Inside the Bristol Rovers dressing room and what happened when referee took players off pitch

Bristol Rovers’ promotion almost never happened due to the threat of abandonment... (Photo by Pete Norton/Getty Images)Bristol Rovers’ promotion almost never happened due to the threat of abandonment... (Photo by Pete Norton/Getty Images)
Bristol Rovers’ promotion almost never happened due to the threat of abandonment... (Photo by Pete Norton/Getty Images)
The fan favourite goalkeeper gave an insight as to what happened when play was paused at the Mem on May 7

Bristol Rovers’ 7-0 win over Scunthorpe United on May 7 was a day that many will say ‘I was there’ after what can be described as one of football’s greatest moments.

An incredible five goal turnaround saw the Gas promoted to League One at the first time of asking, as they pipped Northampton Town to the final automatic promotion spot.

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The Cobblers ended up suffering play-off heartache to Mansfield Town whilst Rovers can prepare for life in the third tier next season.

The final day itself at the Memorial Stadium was something that even Hollywood executives would refuse to believe could be possible but Rovers did it.

As a five goal gap became seven 15 minutes into things, Rovers turned on the style in the second half after being 2-0 up and Northampton conceding a goal from Josh Kay before the break.

Aaron Collins and Antony Evans both scored braces before loan hero Elliot Anderson netted with five minutes to go to level the goal difference and put Rovers ahead on goals scored.

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Appearing on One Rovers Vlogs, a YouTube channel hosted by Charlie Hayne, Belshaw gave an insight into what happened when the referee Charles Breakspear ordered the players to come off the pitch after the on-loan Newcastle man’s goal sparked a pitch invasion.

He said: “The seventh goes in and it’s just pandemonium. You see everyone on the pitch, there’s a lot been said about stuff on the pitch recently but the emotions were obviously so high.

“We went off and it was a weird sort of feeling to be taken off the pitch. We’re in the changing rooms and we’ve had this adrenaline shot. We’re back in the changing rooms and the doors are opposite each other.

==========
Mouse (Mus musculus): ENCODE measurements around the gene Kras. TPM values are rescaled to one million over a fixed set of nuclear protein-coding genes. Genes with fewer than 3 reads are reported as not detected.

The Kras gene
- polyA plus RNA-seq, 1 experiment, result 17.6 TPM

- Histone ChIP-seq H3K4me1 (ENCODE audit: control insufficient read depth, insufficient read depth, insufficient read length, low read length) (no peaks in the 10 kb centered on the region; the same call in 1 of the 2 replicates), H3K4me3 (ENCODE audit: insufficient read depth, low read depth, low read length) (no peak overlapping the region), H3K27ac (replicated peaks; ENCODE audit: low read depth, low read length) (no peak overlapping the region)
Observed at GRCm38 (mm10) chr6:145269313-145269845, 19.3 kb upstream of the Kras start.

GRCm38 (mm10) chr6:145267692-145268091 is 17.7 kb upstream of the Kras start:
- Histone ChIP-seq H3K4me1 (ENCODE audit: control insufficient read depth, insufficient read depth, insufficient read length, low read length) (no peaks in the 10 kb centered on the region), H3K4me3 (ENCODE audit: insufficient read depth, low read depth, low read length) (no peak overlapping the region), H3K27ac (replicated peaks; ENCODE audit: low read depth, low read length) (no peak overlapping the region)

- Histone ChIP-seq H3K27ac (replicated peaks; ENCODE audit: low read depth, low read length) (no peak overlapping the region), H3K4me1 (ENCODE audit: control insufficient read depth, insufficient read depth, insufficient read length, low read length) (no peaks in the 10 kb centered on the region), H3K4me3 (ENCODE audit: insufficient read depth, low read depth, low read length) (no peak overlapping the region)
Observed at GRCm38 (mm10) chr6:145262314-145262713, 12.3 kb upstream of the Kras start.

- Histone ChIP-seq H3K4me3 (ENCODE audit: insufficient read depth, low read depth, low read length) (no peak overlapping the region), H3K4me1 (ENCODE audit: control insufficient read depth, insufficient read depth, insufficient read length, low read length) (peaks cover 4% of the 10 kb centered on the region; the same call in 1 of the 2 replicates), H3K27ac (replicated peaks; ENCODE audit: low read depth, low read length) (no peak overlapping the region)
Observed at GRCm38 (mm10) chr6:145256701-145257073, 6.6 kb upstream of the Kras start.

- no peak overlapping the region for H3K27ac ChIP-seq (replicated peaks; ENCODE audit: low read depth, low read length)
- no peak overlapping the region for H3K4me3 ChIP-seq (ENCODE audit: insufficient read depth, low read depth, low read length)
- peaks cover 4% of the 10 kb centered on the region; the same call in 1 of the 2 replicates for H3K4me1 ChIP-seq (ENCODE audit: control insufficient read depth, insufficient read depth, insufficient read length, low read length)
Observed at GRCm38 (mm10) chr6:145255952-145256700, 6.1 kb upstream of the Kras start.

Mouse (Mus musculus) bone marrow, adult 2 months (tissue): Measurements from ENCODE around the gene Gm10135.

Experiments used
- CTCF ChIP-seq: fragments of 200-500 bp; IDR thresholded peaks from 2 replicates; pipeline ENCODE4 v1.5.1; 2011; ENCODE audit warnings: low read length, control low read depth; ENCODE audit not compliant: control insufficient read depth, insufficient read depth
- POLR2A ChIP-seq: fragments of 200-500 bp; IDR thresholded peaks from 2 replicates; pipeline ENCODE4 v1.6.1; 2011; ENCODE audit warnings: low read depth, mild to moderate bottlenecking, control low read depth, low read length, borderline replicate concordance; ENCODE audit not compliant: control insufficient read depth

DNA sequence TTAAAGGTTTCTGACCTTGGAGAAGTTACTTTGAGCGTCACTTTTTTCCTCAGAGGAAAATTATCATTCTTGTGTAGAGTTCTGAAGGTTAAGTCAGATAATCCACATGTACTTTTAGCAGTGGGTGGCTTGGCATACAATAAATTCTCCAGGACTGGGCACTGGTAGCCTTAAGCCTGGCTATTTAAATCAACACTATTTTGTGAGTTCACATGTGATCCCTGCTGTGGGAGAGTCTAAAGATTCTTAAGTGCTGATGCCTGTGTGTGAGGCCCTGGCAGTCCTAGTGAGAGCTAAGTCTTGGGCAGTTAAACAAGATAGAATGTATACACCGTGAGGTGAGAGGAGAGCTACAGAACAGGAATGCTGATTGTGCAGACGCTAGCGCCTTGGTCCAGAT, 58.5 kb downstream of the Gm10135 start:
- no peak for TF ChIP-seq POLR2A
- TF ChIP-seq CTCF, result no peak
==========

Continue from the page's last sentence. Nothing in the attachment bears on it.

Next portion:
“It’s all kind of kicking off a bit, everyone has an opinion and everyone is shouting stuff. They got us in, shut the door and everyone is just on their phones watching the Barrow score.

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With play delayed for 15 minutes, Rovers knew the task in hand after Northampton had finished their home game at Holker Street, finishing 3-1 with no change in the scoreline from half-time.

No further goal came from the East Midlands’ side who also saw their first choice goalkeeper Liam Roberts sent off for a handball, which would prove costly in the playoffs.

After much deliberation including the need for manager Joey Barton and chairman Wael al-Qadi to persuade fans to take to the stands again and behave appropriately to complete the match, the referee began proceedings again.

It was a situation that of course benefited Rovers as they knew what would need to be done, which was to avoid conceding and Belshaw was their last line of defence.

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He admitted: “We gained an advantage from it as we knew that the Barrow game had finished so we didn’t need another Barrow goal.

“At that point my focus switches. My goalkeeping coach (Tony Warner) comes up to me and says switch on switch on, they could have a shot. I’m like just chill out and relax, let me go out and play.

“The referee came into both changing rooms and said ‘lads I’m playing eight minutes all in’ and I think he ended up playing six or seven because we kept the ball. For me as a goalkeeper I was like I’ve got eight minutes to do what you’ve done. I think I touched the ball a couple of times. You see the referee blow the whistle and I was looking at him for the last two minutes as everyone was just waiting.”

After a later finish to the match because of the pitch invasion, another one would take place, this time after the final whistle, in better spirits.

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Fans would flock to the pitch to revel in the moment and celebrate what at one point looked like a far-fetched dream. Supporters to their best ability would lift up the manager and numerous players aloft on their shoulders.

It’s a moment that Belshaw has previously said will be spoken about for years to come and he provided what it was like for him when the whistle blew on a long gruelling season.

“That feeling if you could, you’d bottle it up and sell it for millions,” he said.

“You see everyone sprinting and I said to Jed (Jed Ward), if we go up you’ve got to make sure you get to me first. If you watch the videos you just see Jed bombing across to me.

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“You can’t see anything because I’ve got people around me, you can’t see the lads. So then you get put on someone’s shoulders. You see Azza (Aaron Collins) and everyone on the fans shoulders. You have that kind of moment.

“I got put back down and back up again. I see my old man and my brother there, you see they’ve got on the pitch to see me. It was incredible.

“We were third for five minutes for the season. Someone sent something to me, I think we spent three or five days in the bottom two and five minute in the top three.”

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